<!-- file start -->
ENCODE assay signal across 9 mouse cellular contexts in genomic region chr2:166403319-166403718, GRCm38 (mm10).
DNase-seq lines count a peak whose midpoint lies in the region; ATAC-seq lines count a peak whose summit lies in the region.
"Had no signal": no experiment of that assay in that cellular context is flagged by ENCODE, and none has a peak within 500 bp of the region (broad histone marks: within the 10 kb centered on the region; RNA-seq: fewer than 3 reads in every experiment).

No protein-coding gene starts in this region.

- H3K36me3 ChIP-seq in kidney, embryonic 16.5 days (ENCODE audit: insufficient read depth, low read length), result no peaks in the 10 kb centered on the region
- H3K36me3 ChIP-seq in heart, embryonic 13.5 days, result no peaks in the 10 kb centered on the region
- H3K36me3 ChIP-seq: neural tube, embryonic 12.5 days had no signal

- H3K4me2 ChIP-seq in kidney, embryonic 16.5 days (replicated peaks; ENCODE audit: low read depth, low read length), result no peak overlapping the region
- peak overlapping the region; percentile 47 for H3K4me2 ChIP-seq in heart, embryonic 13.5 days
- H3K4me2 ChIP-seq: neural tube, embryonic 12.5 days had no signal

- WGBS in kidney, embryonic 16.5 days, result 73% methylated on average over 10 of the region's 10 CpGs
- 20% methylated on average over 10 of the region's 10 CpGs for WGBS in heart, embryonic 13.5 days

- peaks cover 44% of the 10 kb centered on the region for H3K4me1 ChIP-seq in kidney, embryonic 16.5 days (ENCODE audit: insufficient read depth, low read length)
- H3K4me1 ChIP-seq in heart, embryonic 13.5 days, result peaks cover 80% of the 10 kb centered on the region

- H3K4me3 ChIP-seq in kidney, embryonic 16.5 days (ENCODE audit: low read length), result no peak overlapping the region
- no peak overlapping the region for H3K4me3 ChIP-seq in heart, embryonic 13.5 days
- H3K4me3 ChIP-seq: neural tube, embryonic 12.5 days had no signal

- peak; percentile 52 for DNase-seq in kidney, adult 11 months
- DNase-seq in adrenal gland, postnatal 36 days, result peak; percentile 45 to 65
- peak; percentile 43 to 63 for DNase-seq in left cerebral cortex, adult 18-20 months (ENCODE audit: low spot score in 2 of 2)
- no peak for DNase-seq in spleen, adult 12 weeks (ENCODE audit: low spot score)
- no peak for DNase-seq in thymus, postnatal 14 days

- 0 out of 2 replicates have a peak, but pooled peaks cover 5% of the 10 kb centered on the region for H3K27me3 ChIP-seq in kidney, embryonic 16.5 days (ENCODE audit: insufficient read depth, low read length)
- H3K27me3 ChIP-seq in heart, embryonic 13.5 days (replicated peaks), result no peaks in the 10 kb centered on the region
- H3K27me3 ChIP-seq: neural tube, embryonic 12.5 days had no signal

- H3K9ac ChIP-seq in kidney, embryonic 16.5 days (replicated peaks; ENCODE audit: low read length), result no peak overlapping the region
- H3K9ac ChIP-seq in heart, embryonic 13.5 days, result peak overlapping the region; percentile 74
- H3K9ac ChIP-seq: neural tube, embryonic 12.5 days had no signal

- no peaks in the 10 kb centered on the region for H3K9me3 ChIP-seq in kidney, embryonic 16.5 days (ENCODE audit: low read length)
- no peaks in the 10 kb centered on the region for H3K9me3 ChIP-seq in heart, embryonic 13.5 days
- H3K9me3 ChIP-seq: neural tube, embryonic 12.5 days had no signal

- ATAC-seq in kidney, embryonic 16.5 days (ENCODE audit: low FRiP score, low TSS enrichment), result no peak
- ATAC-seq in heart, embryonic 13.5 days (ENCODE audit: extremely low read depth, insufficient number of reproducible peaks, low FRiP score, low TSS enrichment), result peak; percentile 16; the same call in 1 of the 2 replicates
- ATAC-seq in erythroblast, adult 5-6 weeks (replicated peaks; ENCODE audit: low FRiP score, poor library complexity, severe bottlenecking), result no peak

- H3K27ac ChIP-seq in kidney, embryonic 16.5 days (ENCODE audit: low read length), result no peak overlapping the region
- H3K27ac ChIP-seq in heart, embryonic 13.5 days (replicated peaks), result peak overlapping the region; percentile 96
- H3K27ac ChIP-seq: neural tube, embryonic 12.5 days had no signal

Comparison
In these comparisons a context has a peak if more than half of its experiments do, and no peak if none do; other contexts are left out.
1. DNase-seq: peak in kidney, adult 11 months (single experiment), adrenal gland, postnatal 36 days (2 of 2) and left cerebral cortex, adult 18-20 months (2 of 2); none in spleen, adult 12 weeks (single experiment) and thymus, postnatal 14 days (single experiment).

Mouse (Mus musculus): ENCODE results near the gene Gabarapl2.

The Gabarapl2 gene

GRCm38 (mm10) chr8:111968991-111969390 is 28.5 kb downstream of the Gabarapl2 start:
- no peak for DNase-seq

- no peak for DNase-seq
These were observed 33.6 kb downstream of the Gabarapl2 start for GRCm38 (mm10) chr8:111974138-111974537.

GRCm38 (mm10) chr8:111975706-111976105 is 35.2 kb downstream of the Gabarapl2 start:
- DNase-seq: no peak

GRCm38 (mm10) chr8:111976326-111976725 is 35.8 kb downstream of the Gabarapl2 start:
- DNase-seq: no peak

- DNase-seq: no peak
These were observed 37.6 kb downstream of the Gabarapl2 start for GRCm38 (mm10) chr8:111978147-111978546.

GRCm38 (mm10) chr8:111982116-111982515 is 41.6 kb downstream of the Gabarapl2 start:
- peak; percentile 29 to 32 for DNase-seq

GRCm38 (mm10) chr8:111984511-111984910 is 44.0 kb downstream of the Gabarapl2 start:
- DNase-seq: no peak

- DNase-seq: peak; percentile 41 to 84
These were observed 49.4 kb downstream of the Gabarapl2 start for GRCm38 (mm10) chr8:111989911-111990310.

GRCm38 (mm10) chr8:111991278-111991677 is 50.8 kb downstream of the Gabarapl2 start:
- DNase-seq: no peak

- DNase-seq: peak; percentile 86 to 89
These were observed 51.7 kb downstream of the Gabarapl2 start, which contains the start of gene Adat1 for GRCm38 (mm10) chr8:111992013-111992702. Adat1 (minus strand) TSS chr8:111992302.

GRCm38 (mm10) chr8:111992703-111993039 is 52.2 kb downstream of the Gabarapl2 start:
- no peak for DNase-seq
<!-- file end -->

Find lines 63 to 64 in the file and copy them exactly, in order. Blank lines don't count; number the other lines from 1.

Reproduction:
GRCm38 (mm10) chr8:111992703-111993039 is 52.2 kb downstream of the Gabarapl2 start:
- no peak for DNase-seq